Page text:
A 'back door' abortion ban? Virginia health board approves new regulations

Photo: AP/Rogelio V. Solis
Photo: AP/Rogelio V. Solis

The Virginia Board of Health voted Friday for new abortion clinic regulations, a move that could force clinics in the state to either undertake costly renovations or shut down.

The 11-2 vote follows two years of back-and-forth, as detailed by The Washington Post, between the health board, Gov. Bob McDonnell, and Attorney General Ken Cuccinelli. The state General Assembly voted for the legislation in 2011. The rules now go to McDonnell and Cuccinelli, both Republicans, for a final review.

Under these regulations, abortion clinics will have to follow the same building codes as surgical centers, mandating that they meet specific standards for things like the width of hallways and doorways. If the locations can’t spend the money to renovate and adhere to these new rules, they will be forced to close.

“What they did was rubber stamp these regulations,” NARAL Pro-Choice Virginia Deputy Director Caroline O’Shea told msnbc.com. “They were intent on the ultimate goal of restricting safe, legal abortion access in Virginia.”

There are 20 clinics in the state with abortion licenses. “Currently none of them meet these requirements,” said O’Shea, adding that the clinics weren’t built with these regulations in mind. She called it “a back door ban” as more than a dozen of those clinics are likely to have significant trouble meeting the guidelines within two years and at least half are facing closure.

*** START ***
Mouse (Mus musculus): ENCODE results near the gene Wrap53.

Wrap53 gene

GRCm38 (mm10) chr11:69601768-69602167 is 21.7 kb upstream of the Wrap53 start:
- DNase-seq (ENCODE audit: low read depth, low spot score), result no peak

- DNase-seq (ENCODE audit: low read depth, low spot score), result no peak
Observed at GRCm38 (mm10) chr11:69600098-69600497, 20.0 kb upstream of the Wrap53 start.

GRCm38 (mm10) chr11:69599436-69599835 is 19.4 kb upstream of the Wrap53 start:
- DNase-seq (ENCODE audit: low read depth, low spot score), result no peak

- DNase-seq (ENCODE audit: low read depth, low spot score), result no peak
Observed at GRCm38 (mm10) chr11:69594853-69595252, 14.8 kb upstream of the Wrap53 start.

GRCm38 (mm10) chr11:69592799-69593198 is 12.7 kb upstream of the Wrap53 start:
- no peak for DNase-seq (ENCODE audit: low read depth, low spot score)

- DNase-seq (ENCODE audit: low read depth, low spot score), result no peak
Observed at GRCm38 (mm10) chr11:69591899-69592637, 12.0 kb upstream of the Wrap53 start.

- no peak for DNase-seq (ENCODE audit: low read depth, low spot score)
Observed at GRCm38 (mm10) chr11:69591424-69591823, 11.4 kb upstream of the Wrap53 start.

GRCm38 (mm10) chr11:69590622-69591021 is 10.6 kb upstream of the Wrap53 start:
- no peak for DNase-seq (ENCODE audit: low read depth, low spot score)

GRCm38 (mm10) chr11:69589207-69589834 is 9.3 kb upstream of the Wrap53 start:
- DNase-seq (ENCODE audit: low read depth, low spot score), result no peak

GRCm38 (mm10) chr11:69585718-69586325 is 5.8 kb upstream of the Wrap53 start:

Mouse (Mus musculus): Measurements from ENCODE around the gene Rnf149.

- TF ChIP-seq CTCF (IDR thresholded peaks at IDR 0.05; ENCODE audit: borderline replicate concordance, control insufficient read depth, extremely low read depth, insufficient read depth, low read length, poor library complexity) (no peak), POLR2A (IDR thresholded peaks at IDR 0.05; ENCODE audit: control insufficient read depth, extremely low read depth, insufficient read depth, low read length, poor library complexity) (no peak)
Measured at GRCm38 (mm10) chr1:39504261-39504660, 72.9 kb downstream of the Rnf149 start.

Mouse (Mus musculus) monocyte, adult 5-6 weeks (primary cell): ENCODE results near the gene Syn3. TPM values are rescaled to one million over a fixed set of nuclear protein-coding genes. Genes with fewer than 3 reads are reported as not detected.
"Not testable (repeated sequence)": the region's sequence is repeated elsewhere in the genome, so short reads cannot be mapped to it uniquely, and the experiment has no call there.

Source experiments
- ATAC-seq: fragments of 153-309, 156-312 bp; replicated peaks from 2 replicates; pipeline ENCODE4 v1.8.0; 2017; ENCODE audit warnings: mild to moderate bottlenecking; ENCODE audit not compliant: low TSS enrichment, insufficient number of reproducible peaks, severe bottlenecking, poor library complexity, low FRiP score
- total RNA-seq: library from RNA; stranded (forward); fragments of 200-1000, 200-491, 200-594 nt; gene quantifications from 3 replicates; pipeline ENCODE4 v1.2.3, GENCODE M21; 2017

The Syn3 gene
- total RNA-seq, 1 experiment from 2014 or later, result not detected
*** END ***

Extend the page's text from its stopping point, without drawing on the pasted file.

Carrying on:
“These regulations are needed no matter what type of procedure is going on,” Mallory Quigley of the Susan B. Anthony List, an anti-abortion group, told msnbc.com. She called the health board’s vote “a compassionate decision. Women deserve safety whenever they go into a place where they are undergoing a serious medical procedure... We’ve been inundated with the horror stories of this lack of oversight. The abortion industry cannot be relied on to regulate itself.”

Many doctors consider abortions in the first trimester to be a kind of outpatient procedure. In Virginia, second-term abortions already have to be performed in hospitals. “These new requirements don’t have any bearing on the safety of providing first trimester abortion care,” said O’Shea.

Friday’s vote in Virginia is just one of many recent state attempts to limit abortion access. A similar measure is working its way through the Texas Senate.

In an NBC News/Wall Street Journal poll released Friday, a majority of respondents wanted abortion to be illegal, a reversal of the same poll taken in January. In the survey, 52% of respondents said abortion should be illegal with or without exceptions, while 45% said it should be legal either “always” or “most of the time.”